Tuesday, April 28, 2020

Let the red ink flow...




Being home has given me entirely too much time to discover the atrocious use of language touted as English. This needs explanation.

I edit, copyedit or proof [whatever you call it], and encourage others to write. In my journeys as an editor, I'm aware I will encounter many, make that most, who have little knowledge of the proper use of the English language. Fine. My job is to gently nudge them to proper application without their cognizance of my efforts.

I get it -- English is boring.

English also spices up our everyday speech -- all those swear words that slip from your lips have a beginning -- and English opens channels of communication. My mother was the poster child for being able to stop an action by giving "the look". She commented, on more than one occasion, a person could make their dissatisfaction known without resorting to swear words. Hence, the look.

All of this gobbledegook is a segue to the following peeve: if you purport to be an expert of a certain skill, prove it by practicing what you preach.

I am finding writing experts who should take a few lessons from their own pages. This time the skill is the ability to describe an action, scene, person without the use of 'like'. Do you hear that sound? It's my teeth grinding together. Let me provide a quick example.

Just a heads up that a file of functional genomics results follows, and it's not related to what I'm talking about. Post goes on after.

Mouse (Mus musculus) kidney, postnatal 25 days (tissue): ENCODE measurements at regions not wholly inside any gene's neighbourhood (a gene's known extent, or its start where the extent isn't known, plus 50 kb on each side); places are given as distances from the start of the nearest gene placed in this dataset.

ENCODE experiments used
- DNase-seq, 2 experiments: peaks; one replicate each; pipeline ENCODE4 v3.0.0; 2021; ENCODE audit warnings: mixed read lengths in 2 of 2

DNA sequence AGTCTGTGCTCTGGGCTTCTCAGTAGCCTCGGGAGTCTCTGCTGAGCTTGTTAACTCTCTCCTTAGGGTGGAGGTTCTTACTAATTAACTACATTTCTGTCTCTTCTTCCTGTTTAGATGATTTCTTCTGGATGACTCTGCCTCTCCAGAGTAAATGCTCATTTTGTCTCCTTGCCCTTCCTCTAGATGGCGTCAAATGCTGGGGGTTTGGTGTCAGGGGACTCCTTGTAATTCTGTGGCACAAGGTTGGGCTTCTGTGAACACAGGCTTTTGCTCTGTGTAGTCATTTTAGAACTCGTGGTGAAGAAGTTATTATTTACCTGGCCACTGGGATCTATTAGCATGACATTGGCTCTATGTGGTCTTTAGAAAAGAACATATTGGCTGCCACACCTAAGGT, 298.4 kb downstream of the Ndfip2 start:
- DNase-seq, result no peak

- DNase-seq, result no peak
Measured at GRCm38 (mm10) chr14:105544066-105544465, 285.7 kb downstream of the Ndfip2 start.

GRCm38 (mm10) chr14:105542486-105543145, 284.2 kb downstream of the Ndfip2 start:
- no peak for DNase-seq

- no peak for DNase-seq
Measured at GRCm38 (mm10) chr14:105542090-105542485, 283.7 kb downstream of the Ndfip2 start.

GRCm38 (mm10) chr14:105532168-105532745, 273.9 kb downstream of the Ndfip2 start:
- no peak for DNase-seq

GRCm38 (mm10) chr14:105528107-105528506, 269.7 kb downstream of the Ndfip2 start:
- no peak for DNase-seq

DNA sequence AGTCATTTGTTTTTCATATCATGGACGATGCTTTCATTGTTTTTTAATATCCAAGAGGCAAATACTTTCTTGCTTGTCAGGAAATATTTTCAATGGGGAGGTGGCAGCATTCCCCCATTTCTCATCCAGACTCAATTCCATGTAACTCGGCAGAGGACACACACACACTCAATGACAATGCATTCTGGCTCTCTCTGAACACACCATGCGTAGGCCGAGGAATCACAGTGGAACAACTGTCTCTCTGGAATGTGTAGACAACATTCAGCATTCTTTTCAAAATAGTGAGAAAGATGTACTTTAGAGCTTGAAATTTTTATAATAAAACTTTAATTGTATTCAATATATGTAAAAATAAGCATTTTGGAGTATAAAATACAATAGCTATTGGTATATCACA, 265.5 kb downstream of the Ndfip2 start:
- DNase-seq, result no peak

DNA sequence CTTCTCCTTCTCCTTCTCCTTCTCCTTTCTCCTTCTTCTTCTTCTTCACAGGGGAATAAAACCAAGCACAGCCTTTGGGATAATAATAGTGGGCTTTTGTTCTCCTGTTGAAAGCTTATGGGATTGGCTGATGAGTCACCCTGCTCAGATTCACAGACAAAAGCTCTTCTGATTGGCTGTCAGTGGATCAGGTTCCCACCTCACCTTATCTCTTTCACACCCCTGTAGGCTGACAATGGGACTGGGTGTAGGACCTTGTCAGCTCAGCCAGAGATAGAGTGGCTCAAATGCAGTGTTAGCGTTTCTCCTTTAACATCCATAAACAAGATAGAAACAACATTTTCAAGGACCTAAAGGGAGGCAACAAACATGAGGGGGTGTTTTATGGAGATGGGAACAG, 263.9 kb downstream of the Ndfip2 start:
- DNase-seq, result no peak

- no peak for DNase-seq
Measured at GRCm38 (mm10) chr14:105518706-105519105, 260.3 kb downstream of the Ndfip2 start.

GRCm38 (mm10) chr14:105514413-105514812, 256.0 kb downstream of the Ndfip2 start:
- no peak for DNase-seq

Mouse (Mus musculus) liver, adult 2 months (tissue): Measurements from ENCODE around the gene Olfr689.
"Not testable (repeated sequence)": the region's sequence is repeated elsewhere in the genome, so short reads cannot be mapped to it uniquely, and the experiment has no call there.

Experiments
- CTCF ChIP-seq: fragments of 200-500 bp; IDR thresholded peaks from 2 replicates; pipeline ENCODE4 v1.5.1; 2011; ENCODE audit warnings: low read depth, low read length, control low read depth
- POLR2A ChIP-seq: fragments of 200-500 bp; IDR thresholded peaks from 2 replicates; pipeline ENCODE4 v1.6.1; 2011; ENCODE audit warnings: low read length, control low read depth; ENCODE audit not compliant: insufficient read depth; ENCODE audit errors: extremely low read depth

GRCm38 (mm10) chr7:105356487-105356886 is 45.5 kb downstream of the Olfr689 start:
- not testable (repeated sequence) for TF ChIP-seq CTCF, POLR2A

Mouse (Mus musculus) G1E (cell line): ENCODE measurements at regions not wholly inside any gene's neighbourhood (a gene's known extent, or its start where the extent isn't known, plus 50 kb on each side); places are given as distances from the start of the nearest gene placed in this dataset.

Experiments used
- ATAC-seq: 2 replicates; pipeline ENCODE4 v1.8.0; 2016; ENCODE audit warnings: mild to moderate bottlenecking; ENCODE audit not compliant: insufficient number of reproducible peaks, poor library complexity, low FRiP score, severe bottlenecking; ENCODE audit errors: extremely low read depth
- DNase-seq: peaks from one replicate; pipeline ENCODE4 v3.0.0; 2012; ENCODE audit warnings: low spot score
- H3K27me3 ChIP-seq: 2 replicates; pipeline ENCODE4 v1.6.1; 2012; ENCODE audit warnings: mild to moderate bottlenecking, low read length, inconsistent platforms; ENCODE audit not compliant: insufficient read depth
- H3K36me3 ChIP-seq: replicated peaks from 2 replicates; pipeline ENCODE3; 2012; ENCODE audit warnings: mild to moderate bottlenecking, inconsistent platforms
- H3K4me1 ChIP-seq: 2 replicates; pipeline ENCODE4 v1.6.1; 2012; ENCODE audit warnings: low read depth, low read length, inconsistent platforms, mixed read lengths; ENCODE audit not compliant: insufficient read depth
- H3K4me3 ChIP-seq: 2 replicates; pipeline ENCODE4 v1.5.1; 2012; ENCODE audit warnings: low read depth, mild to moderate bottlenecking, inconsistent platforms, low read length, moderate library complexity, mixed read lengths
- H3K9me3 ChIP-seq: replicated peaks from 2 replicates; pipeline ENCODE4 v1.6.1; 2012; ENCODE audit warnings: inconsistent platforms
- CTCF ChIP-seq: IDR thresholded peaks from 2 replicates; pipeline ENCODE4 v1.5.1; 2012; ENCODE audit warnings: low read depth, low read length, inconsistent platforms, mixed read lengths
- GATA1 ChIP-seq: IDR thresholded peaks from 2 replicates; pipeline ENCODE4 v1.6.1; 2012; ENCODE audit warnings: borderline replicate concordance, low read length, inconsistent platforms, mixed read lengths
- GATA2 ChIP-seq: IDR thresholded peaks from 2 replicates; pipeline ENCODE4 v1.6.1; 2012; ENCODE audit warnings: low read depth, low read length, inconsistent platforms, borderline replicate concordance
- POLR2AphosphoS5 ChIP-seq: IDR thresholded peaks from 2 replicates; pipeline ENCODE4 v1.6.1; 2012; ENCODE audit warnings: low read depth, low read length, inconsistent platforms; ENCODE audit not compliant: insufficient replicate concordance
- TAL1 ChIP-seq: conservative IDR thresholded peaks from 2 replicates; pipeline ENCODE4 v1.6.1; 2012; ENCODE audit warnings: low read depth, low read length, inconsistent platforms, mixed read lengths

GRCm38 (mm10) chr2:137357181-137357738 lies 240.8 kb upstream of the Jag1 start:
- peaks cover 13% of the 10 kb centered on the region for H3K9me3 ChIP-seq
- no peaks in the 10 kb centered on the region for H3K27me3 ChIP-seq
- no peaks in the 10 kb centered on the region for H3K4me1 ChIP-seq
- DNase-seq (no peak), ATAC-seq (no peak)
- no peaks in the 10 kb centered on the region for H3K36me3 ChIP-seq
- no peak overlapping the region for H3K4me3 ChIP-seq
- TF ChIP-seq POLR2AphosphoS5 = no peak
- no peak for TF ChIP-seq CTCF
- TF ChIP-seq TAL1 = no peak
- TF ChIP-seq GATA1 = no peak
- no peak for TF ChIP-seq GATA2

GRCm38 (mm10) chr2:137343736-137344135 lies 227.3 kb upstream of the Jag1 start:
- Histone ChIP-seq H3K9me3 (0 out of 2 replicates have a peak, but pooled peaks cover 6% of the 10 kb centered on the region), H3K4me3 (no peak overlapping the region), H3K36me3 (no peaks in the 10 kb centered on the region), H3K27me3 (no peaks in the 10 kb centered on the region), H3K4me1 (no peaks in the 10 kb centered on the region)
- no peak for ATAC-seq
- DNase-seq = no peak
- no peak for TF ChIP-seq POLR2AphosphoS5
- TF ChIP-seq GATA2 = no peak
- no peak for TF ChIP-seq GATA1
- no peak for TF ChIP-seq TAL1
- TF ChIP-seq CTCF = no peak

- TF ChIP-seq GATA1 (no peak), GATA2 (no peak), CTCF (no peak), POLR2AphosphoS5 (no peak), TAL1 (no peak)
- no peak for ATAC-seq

Lizbeth's eyes sparkled with excitement, like fireworks on the 4th of July. 
[I don't know about you, but all I see are the fireworks, not Lizbeth's eyes.]

Now: Lizbeth's eyes sparkled with excitement.
[I believe I can see her excitement. How about you?]

Entirely too many writers feel the need to extend their description by 'like' phrases. Figure out what catches your attention about the phrase and use it in your description.

Leave the 'like' phrases to the 8th graders.

Mistress of the Red Ink Pen

Saturday, April 25, 2020

Ruminations of a caged writer


You would think with all this time on my hands I'd be writing until my fingers bleed. Not so. I find my brain feels permanently idled. The ideas flit in and out. I get excited about putting them on the page until I sit at my computer. Then that blasted cursor blinks at me -- unrelenting -- patient -- waiting. All thoughts drain from my brain, and my stress level rises through the roof.

As human beings, we are put through so much stress on a daily basis we get used to the pressure. When we are forced to slow our life, breath, and live, many of us don't know how.